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Present: Mr. Justice Wood Renton.
SCOVELL v. MOOTAMMAH.P. C. Hatton, 1861.
Indian labourer—Desertion—Non-payment of wages for over 60 days—
Payment to kangany—Impliedassent—Subsequent . statute on the
same subject-matter as a previousstatute—Freshdesertion—
Ordinances Nos. 11 of 1865, 3 of 1889, and 7 of 1890.'
The accused, an Indian labourer, was charged under section 21ot Ordinance No. 11of 1865 with quittingservice withoutleave or
reasonable cause. It appeared that at thedate of the deser
tion a sum of 60 cents due to her as wages had remained unpaidfor over60 days;it also appeared that thissum was' paidbythe
Superintendentto thekangany inreductionofs debt dueby the
accusedto thekangany, in respect ofcertain advances made by
him to her,withouther expressassent; theaccused alsoaccepted
subsequent payments without demur.
Held, that the assent of the accused to the appropriation abovestated ought to be implied, and that the circumstances, in view of suchimplied assent, and in view of section 6 (3) of Ordinance No. 13 of1889, did notaffordher a validdefencetothe prosecution under
section 7 of Ordinance No. 13 of 1889..
WoodBentonJ.—An implied assent to an appropriation ofdebt
is good both under the English Law and under the Roman-DutchLaw.
WoodBentonJ.—Equally with impliedassent, section 6(3)
of Ordinance No. 13 of 1889 is decisive of the present point.
WoodBentonJ.—Sections 6 and 7 ofOrdinance No. 13 of1889,
covering ' as they do the same ground as section 21 of OrdinanceNo. 11 of 1865, supersede that section entirely where Indian cooliesare concerned.
Welayde.n v. Perumal (2 N. L. R. 210) followed.
WoodRent jnJ.—If the accused hasillegally deserted herwork,
she cannot- go back to the estate and make the fact that throughher own unlawful act her wages are in .arrears for more than theprescribed period a successful ground for a fresh desertion.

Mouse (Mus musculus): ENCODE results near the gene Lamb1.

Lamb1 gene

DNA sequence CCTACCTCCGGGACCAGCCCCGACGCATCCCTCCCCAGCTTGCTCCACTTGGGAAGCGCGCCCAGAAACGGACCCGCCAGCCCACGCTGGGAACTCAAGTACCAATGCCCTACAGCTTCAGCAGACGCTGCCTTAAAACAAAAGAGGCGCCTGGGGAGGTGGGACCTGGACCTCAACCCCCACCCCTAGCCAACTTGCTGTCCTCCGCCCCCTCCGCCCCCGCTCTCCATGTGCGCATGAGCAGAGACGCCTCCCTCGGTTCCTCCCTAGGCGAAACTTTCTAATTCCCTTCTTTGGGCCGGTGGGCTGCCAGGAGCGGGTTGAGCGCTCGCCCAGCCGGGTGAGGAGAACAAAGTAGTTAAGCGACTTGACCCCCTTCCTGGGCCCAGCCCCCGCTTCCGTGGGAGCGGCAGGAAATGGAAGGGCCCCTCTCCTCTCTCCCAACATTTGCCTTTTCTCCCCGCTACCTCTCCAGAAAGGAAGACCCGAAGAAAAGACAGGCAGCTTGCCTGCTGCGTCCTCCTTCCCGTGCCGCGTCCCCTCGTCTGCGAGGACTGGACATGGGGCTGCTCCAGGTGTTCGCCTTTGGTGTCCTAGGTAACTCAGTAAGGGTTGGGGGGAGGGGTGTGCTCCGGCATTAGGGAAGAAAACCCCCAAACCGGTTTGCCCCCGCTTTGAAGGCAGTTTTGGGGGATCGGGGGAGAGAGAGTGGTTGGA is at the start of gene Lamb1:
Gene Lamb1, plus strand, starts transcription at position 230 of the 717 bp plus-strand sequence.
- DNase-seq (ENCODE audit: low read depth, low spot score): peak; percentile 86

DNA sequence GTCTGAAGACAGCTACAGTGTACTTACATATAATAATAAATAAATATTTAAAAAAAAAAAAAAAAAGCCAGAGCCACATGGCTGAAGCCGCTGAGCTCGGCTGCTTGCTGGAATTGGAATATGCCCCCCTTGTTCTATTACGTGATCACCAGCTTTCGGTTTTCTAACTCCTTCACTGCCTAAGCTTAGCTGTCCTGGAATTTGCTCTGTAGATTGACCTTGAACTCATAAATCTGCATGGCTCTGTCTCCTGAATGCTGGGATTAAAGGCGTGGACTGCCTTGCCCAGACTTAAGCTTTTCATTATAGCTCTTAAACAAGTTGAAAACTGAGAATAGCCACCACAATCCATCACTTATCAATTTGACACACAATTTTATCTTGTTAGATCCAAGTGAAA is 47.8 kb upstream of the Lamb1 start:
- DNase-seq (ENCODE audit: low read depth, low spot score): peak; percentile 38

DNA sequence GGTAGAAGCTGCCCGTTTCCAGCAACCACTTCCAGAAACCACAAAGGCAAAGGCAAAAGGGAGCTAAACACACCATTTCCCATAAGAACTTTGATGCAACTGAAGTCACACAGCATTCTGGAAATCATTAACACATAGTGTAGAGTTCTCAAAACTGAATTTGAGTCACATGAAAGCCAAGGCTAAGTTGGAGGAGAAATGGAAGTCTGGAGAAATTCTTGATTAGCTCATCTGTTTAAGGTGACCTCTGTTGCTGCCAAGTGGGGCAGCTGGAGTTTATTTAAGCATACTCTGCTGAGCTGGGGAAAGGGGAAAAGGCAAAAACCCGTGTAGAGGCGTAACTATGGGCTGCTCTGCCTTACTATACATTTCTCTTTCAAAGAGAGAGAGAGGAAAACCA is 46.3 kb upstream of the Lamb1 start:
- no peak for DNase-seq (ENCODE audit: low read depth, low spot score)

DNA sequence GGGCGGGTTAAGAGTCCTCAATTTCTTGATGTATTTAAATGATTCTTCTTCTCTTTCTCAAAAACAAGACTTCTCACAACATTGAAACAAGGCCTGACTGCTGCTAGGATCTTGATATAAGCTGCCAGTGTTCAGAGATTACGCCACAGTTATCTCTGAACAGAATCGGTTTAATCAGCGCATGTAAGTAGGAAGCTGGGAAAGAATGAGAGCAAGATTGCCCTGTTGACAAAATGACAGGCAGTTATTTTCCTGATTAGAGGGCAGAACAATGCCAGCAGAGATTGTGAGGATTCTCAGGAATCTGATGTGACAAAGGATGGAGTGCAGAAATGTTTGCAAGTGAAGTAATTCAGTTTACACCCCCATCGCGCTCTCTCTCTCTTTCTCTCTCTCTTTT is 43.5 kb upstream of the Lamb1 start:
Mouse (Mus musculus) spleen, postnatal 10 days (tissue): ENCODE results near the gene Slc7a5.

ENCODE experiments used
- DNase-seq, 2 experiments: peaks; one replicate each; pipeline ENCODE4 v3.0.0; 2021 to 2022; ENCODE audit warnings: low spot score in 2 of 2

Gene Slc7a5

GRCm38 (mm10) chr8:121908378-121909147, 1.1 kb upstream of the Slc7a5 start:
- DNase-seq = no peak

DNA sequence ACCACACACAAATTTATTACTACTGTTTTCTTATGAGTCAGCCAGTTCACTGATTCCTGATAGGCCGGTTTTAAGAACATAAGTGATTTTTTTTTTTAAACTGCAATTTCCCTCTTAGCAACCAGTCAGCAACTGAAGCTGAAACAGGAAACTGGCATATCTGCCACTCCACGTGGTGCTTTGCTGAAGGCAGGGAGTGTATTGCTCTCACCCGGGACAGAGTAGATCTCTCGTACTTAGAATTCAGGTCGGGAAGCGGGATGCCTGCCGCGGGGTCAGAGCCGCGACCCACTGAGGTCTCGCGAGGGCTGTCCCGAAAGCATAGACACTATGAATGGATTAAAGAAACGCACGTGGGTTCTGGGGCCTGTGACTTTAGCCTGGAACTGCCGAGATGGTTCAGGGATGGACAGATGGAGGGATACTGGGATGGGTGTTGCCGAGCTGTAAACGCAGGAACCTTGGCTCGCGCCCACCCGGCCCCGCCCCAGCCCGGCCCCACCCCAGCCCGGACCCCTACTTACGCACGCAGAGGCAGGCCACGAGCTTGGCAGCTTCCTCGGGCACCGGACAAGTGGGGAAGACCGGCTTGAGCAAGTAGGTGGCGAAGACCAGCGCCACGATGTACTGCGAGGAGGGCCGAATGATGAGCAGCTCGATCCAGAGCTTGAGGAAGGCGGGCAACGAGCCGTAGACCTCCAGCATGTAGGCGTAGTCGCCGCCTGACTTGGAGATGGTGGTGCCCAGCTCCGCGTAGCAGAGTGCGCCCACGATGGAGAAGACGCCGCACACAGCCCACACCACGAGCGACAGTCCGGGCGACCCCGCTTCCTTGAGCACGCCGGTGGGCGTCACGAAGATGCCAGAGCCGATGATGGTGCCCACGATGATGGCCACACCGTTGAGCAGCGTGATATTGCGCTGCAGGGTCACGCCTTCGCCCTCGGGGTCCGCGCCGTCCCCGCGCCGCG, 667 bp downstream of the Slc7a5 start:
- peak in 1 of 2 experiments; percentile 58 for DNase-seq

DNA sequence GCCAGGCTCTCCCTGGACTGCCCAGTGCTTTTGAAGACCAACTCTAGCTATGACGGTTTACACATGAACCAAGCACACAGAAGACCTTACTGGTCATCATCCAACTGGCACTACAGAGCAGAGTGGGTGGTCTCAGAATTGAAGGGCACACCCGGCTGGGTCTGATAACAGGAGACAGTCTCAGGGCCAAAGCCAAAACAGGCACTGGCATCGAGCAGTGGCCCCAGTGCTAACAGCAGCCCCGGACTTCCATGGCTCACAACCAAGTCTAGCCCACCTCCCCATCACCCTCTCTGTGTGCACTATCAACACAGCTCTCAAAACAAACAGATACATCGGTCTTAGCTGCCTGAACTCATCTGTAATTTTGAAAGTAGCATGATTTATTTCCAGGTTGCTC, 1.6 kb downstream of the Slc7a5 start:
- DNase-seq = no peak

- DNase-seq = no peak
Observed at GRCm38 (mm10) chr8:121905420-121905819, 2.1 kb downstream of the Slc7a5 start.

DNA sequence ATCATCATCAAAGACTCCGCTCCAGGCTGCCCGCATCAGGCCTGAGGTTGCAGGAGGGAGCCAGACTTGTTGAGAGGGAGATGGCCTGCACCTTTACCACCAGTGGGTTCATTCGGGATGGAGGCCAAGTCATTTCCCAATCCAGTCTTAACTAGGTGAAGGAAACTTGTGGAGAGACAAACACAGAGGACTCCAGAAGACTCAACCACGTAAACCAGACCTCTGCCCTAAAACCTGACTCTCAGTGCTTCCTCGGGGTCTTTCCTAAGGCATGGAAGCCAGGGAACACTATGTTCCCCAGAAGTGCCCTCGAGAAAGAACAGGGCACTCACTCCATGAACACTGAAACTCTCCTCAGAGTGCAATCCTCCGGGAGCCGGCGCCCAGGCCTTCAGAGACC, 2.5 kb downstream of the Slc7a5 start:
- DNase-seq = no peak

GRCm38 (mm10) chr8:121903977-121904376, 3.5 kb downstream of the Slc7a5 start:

PPEAL from an acquittal with the sanction of the Attorney-General.'.
The complainant, Mr. T. Scovell, Superintendent of Derryclareestate, Kotagala, charged the accused with quitting service inNovember, 1905, without notice or reasonable cause under section 21of Ordinance No. 11 of 1865, as amended by Ordinance No. 13 of 1889and Ordinance No. 7 of 1890, sections 1 and 2. The defence wasthat at the date of the alleged desertion the wages due to theaccused for June, 1905, had remained unpaid for over sjxty days, and10-
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1906. that the desertion was justified under section 7 of Ordinance No. 13 ofMarch 8.1889. It appeared that there was a sum of 60 cents due to accused as
balance wages due for June, and that this sum was paid by the Super-intendent to the kangany, in payment of a debt due by accused tothe kangany in respect of advances. The Superintendent did notget the express assent of the accused to such payment, but he wasinformed by the kangany that he had the consent of the accused toreceive the same, and the accused accepted subsequent paymentswithout protest. The Police Magistrate acquitted the accused,holding that the circumstances afforded a good defence under section7 of Ordinance No. 13 of 1889.
C. B. Elliott, for the complainant, appellant.
H. Prim, for the accused, respondent.
. 8th March, 1906. Wood Kenton J.—
This case comes before me as an appeal, with the sanction of theAttorney-General, against the acquittal by the Police Magistrateof Hatton of a Tamil woman, named Mootammah, on a charge ofhaving quitted Derryclare estate, on which- she was working as acooly, without leave or reasonable cause, in contravention of theprovisions of section 21 of Ordinance No. 11 of 1865, as amendedby Ordinances No. 13 of 1889 and 7 of 1890, sections 1 and 2. Onbehalf of the accused it is contended that, as at the date of herdesertion a sum of 60 cents due to her for wages had remainedunpaid for over 60 days, she was justified in leaving the estatewithout further parley. It is admitted 'by the complainant thatthis balance of wages was outstanding.